*91 The State does further argue that once the door was opened the officers detected the odor of marihuana emanating from within the locker, and thus had probable cause to conduct a search for physical evidence. Leonard v. State, 496 S.W.2d 576 (Tex.Cr.App.1973); Aldridge v. State, 482 S.W.2d 171 (Tex.Cr.App.1972). See also United States v. Coffey, 520 F.2d 1103 (5th Cir. 1975). These cases involved either a valid stop for a traffic offense or a stopping of a vehicle at a permanent border checkpoint after which the officers detected the odor of marihuana coming from the interior of the vehicle and thus had probable cause to search.

In the instant case the officers either opened the door to a constitutionally protected area or caused the appellant in submission to the color of their office to assist in the opening of the door, and it was not until the door was opened that the officers smelled what they believed to be the odor of marihuana. An officer gaining access to a constitutionally protected area under the color of his office and of the law which he personifies must have some valid basis in law for the intrusion. See Johnson v. United States, 333 U.S. 10, 68 S. Ct. 367, 370, 92 L. Ed. 436 (1948). In the instant case there was no valid basis.

In this respect, the instant case is different from the facts in Albro v. State, 502 S.W.2d 715 (Tex.Cr.App.1973). There, officers received complaints about smoking in a certain apartment. As they approached the apartment, the front door was open and directly in front of the door was a little end table which contained a baggie of marihuana and a Kleenex and a couple of needles and syringes. Upon seeing such evidence, they entered the apartment. This court said:

"There is nothing to show that the officers had unlawfully intruded into a constitutionally protected area when they observed the marihuana in open view. Under such circumstances they had the right to enter the open door and continue to investigate."

Appellant's right of privacy was violated in the instant case. Cf. Buchanan v. State, 471 S.W.2d 401 (Tex.Cr.App.1971).

For the reasons stated, the judgment is reversed and the cause remanded.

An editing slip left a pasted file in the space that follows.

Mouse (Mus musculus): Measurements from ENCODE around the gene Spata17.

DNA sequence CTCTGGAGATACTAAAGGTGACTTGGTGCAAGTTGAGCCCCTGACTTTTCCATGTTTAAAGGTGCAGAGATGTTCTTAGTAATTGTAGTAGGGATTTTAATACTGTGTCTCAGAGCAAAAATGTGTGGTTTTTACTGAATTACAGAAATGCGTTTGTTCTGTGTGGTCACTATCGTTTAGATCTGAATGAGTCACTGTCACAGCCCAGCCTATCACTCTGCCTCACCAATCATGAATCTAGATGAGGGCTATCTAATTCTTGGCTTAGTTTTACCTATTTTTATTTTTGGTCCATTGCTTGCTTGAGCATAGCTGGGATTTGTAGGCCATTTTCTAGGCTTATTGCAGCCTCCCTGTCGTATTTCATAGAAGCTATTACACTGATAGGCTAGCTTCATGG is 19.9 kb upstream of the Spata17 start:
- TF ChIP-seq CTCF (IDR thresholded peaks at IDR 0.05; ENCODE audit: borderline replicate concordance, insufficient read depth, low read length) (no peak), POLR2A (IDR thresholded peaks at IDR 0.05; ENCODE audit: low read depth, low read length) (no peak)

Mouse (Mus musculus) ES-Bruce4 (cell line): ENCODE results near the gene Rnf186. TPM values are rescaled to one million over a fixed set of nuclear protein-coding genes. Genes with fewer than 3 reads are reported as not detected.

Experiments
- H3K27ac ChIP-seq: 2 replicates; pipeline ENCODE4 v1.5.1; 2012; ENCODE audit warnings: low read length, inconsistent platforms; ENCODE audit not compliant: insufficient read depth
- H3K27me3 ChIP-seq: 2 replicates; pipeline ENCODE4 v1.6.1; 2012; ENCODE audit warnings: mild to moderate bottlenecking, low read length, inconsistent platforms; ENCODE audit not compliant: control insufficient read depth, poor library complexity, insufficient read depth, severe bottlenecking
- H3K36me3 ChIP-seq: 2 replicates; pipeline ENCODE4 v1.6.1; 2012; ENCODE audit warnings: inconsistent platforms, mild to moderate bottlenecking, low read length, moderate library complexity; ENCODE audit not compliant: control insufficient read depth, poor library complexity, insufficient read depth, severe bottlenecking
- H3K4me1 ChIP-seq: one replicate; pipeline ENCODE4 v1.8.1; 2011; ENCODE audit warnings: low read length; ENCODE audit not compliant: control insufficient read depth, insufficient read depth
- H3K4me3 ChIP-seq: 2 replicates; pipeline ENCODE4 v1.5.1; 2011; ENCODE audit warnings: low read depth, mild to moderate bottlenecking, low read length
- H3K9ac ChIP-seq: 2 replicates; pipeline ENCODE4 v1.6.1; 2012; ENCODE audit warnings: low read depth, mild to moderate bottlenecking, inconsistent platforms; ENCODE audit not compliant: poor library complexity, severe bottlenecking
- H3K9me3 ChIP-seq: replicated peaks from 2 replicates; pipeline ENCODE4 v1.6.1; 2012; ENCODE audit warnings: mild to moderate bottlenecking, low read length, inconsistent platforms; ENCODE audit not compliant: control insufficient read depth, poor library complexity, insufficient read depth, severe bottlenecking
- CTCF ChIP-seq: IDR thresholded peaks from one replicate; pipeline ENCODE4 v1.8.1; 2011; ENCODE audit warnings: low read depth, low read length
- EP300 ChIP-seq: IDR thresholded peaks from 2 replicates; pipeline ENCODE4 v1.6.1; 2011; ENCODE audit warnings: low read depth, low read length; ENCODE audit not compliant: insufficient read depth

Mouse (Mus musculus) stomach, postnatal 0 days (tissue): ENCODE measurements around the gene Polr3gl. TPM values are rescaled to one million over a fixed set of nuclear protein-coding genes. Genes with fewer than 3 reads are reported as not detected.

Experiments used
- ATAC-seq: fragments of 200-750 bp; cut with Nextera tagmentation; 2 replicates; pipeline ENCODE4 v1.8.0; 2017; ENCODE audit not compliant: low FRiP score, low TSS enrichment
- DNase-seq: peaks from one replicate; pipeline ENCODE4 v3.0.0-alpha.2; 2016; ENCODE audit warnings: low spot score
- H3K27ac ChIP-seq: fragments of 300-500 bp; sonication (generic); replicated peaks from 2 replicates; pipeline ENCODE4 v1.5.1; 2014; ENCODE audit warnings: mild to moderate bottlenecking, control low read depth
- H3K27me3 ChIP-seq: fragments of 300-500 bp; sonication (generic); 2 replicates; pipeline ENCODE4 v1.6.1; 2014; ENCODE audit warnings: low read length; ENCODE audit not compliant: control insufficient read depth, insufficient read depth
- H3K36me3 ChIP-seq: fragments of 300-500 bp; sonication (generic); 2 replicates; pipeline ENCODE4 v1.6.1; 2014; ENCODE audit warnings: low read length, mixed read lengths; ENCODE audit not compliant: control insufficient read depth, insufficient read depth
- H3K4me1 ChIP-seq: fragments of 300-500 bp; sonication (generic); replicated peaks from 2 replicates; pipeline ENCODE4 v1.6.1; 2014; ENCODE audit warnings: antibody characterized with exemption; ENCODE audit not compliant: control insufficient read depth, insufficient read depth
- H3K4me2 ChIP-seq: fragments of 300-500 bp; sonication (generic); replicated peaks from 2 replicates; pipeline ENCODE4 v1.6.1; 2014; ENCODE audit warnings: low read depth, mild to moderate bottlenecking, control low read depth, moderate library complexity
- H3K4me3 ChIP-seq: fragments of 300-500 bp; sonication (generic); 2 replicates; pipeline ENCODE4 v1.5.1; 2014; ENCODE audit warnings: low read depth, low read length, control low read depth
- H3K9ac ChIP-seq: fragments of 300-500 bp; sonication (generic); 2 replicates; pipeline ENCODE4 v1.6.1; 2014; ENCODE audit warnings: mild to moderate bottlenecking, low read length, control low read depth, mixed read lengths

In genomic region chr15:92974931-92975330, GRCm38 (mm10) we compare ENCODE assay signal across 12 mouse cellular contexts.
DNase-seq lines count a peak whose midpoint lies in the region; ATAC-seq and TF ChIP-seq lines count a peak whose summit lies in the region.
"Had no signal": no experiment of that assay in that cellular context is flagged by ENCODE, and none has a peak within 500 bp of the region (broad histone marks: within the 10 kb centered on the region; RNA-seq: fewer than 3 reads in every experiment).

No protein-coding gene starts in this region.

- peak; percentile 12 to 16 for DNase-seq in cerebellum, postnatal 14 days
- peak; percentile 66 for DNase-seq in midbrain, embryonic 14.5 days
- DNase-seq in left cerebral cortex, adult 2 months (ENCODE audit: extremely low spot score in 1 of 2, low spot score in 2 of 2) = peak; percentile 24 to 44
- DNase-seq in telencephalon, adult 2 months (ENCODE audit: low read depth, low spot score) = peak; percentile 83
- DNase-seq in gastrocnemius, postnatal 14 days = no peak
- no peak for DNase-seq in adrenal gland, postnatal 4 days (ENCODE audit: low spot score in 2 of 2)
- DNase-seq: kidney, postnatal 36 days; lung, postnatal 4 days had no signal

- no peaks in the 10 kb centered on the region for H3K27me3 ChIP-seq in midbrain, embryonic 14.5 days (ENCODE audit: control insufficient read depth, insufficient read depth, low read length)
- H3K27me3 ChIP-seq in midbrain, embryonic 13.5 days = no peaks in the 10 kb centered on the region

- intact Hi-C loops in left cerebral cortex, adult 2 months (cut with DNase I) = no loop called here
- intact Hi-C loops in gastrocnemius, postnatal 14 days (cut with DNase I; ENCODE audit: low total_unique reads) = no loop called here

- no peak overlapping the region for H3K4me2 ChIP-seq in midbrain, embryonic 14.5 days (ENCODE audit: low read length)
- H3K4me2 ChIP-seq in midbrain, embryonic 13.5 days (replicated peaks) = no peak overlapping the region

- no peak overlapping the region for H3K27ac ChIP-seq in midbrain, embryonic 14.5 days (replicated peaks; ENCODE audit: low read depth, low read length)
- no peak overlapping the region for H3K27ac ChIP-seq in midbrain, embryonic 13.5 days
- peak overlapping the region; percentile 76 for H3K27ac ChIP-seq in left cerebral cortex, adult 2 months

DOUGLAS, J., concurs in the result.

NOTES

[1] The five basic exceptions are: (1) consent, (2) incident to a lawful arrest, (3) with probable cause to search but with exigent circumstances, (4) in hot pursuit, and (5) stop and frisk.

[2] Schneckloth v. Bustamonte, supra, made clear that the protections of the Fourth Amendment are of a wholly different order than those constitutional guarantees having to do with promoting the fair ascertainment of truth at a criminal trial, and that standard of intentional relinquishment or abandonment of a known right or privilege does not apply in determining the "voluntariness" of a consent search. Thus, the general test of a waiver of constitutional rights set forth in Johnson v. Zerbst, 304 U.S. 458, 464, 58 S. Ct. 1019, 1023, 82 L. Ed. 1461 (1938), is not applicable in such consent search cases. The question of whether a person has acted "voluntarily" in consenting to a search is distinct from the question of whether there has been a "waiver" of a trial right. The question of whether an individual has voluntarily consented to a search can be answered by examining the relevant circumstances to determine if he has been coerced while the waiver of trial rights turns on the extent of the individual's knowledge. It is not necessary that an officer advise an individual of his right to refuse to consent before obtaining a valid consent for knowledge of a right to refuse to consent to a search is not a prerequisite of a "voluntary" consent. To the extent that Paprskar v. State, supra, applied the general test of waiver of constitutional rights set forth in Johnson v. Zerbst, supra, it is no longer viable.